Quail Island: Highest point on the island- view of Lyttleton

Quail Island: Highest point on the island- Governors Bay and Sugarloaf in distance

Topomap of Otamahua/Quail Island note Pt. 86


Quail Island: Highest point on the island- view of Moepuku Point

Quail Island: Highest point on the island- Moepuku Point and Mt Bradley

Quail Island: Highest point on the island- Mt Herbert Massif

Quail Island: Highest point on the island- Diamond Harbour

Two oddities I spotted on my way to Shipwreck Beach were an old World War Two gun emplacement and a tap for the islands irrigation system. The island had awesome views of Lyttleton so I imagine the emplacement was there in case the port was ever invaded. It was probably a relay station for the 8" guns they had on Godley Heads and the smaller 4" ones on Rippa Island

Quail Island has no flowing water so it is very arid. DOC have a system of water tanks and hose connections all across he island to supply water to the regenerating bush. Once the bush is mature it will retain a certain amount of moisture naturally.  


Quail Island: An old WW2 gun emplacement

Quail Island: irrigation system for native bush

The half way point of the Quail Island Track is near Shipwreck Beach. 

Quail Island: Half way point of the circuit track

Quail Island: Half way point of the circuit track, Sugarloaf in centre of photo

Shipwreck Beach is an old graving point where derelict hulks were dumped in days gone by. As a result there are about half a dozen old wrecks there which you can clearly see in the water. Eventually these will corrode, break down and become a part of the beach sand.

Quail Island: Shipwreck Beach

Quail Island: Shipwreck beach- interpretive panel

Quail Island: Shipwreck beach- one of the ship hulks this is the Durra

The people you can just see coming down to the beach in the photo below nearly walked over the bluff in the middle of the photo. There is no official track down to the beach so please take care if you decide to forge your own. For your own safety stay on the tracks as there are some big cliffs/bluffs you could fall off.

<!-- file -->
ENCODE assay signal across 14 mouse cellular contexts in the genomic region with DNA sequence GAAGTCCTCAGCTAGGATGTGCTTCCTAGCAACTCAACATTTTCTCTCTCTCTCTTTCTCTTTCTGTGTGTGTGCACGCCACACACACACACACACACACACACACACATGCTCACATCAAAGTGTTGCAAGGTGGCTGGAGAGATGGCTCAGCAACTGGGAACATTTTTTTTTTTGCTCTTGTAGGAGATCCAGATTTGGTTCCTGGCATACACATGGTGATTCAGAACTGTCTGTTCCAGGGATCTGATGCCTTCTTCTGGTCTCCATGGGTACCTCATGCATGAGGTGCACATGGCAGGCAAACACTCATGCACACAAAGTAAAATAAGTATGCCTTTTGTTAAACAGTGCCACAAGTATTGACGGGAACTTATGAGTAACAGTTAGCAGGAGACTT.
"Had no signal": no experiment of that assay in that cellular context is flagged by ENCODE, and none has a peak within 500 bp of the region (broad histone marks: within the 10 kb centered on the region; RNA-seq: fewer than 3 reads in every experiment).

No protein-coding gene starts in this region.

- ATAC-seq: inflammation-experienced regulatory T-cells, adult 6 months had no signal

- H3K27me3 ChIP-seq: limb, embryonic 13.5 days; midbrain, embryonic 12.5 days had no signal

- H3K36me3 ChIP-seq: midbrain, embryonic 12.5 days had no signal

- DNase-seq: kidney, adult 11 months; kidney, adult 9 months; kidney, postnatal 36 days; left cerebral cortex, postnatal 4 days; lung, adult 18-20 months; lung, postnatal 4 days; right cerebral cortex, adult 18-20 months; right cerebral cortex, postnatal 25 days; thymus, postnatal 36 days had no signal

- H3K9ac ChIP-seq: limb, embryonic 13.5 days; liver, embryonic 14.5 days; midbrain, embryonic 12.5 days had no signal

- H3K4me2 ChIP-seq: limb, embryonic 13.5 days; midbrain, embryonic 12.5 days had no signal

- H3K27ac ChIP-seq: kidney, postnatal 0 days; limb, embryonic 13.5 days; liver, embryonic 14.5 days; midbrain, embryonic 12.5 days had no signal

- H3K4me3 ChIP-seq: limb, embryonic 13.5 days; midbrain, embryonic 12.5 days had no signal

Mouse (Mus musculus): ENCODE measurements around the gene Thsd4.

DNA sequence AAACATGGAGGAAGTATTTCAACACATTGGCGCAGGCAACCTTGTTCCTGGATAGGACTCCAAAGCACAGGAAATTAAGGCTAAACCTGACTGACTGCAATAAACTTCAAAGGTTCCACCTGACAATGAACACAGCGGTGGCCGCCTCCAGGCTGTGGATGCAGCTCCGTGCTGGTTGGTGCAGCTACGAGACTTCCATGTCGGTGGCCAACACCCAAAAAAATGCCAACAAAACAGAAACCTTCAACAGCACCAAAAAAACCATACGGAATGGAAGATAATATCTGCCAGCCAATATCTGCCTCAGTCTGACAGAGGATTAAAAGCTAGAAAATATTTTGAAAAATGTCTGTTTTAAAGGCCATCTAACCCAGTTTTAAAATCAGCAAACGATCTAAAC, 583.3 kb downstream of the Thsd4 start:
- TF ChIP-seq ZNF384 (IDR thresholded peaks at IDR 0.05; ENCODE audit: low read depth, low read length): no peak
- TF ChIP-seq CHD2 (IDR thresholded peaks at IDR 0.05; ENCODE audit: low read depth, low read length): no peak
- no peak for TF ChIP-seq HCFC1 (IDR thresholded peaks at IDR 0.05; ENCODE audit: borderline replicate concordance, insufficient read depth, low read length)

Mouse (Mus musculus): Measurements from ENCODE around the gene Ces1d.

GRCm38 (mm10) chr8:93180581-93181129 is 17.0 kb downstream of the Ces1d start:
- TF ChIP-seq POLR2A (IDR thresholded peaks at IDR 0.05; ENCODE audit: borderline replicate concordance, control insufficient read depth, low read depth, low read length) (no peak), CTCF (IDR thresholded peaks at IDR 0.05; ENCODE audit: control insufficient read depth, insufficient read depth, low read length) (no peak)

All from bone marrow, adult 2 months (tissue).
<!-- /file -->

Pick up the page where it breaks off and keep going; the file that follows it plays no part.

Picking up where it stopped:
Quail Island: Shipwreck beach- view back up to the circuit track

Quail Island: Shipwreck beach- another of the hulks, this is the Mullogh

Jon at Shipwreck Beach, Quail Island

Officially, DOC do not want you to walk down to the beach as it is a historic site.  However there are a number of paths down the hills to the beach...if you visit (like I did) stay well away from the hulks. 

Do not stand on the hulls like the people in the photo below!

Quail Island: Shipwreck beach- the indistinct track down to the beach

I continued on from Shipwreck Beach and followed the track around the rest of the island to Swimmers Beach where I stopped for some lunch and a lay in the sun for about an hour and a half.


Quail Island: on the track to Swimmers Beach

Moepuku point...closest point between the mainland and Quail Island

As I moved around to the southern side of the island I encountered a lot of Quail running across the track and perched in the trees and bushes. These are not the native quail which originally inhabited the island but exotic quail. The native Quail quickly disappeared after settlement probably destroyed by introduced rats, mice and domestic cats.